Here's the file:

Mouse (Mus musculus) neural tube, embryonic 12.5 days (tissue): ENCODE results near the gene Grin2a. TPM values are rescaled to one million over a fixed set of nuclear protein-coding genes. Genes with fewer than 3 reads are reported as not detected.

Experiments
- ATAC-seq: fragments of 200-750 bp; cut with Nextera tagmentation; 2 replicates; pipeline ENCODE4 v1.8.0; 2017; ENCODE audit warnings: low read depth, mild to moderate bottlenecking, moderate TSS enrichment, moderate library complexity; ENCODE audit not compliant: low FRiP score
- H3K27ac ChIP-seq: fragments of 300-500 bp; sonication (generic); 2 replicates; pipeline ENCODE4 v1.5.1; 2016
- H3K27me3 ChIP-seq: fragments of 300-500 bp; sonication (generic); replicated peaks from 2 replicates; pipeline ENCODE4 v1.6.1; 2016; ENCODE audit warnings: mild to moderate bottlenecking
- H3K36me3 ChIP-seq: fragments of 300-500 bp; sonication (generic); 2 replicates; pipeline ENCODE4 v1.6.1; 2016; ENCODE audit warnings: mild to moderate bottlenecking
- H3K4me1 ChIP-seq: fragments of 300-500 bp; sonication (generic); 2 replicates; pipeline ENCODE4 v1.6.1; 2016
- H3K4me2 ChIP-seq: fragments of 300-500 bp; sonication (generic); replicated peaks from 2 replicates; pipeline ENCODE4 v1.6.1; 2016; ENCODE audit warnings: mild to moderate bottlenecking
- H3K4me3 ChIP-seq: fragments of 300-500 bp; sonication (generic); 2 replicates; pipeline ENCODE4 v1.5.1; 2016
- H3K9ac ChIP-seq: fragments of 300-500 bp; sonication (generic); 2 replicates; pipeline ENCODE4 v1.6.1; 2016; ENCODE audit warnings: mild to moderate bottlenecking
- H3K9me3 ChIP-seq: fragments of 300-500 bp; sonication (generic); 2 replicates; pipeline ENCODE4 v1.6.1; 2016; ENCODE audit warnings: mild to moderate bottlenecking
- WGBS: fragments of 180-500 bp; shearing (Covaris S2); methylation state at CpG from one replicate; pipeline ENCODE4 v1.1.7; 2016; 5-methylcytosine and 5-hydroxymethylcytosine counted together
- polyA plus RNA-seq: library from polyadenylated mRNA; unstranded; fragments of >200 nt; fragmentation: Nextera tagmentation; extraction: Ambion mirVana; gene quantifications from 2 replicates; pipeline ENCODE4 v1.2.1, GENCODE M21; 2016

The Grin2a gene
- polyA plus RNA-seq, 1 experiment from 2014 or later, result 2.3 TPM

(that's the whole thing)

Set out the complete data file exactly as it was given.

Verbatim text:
Mouse (Mus musculus) neural tube, embryonic 12.5 days (tissue): ENCODE results near the gene Grin2a. TPM values are rescaled to one million over a fixed set of nuclear protein-coding genes. Genes with fewer than 3 reads are reported as not detected.

Experiments
- ATAC-seq: fragments of 200-750 bp; cut with Nextera tagmentation; 2 replicates; pipeline ENCODE4 v1.8.0; 2017; ENCODE audit warnings: low read depth, mild to moderate bottlenecking, moderate TSS enrichment, moderate library complexity; ENCODE audit not compliant: low FRiP score
- H3K27ac ChIP-seq: fragments of 300-500 bp; sonication (generic); 2 replicates; pipeline ENCODE4 v1.5.1; 2016
- H3K27me3 ChIP-seq: fragments of 300-500 bp; sonication (generic); replicated peaks from 2 replicates; pipeline ENCODE4 v1.6.1; 2016; ENCODE audit warnings: mild to moderate bottlenecking
- H3K36me3 ChIP-seq: fragments of 300-500 bp; sonication (generic); 2 replicates; pipeline ENCODE4 v1.6.1; 2016; ENCODE audit warnings: mild to moderate bottlenecking
- H3K4me1 ChIP-seq: fragments of 300-500 bp; sonication (generic); 2 replicates; pipeline ENCODE4 v1.6.1; 2016
- H3K4me2 ChIP-seq: fragments of 300-500 bp; sonication (generic); replicated peaks from 2 replicates; pipeline ENCODE4 v1.6.1; 2016; ENCODE audit warnings: mild to moderate bottlenecking
- H3K4me3 ChIP-seq: fragments of 300-500 bp; sonication (generic); 2 replicates; pipeline ENCODE4 v1.5.1; 2016
- H3K9ac ChIP-seq: fragments of 300-500 bp; sonication (generic); 2 replicates; pipeline ENCODE4 v1.6.1; 2016; ENCODE audit warnings: mild to moderate bottlenecking
- H3K9me3 ChIP-seq: fragments of 300-500 bp; sonication (generic); 2 replicates; pipeline ENCODE4 v1.6.1; 2016; ENCODE audit warnings: mild to moderate bottlenecking
- WGBS: fragments of 180-500 bp; shearing (Covaris S2); methylation state at CpG from one replicate; pipeline ENCODE4 v1.1.7; 2016; 5-methylcytosine and 5-hydroxymethylcytosine counted together
- polyA plus RNA-seq: library from polyadenylated mRNA; unstranded; fragments of >200 nt; fragmentation: Nextera tagmentation; extraction: Ambion mirVana; gene quantifications from 2 replicates; pipeline ENCODE4 v1.2.1, GENCODE M21; 2016

The Grin2a gene
- polyA plus RNA-seq, 1 experiment from 2014 or later, result 2.3 TPM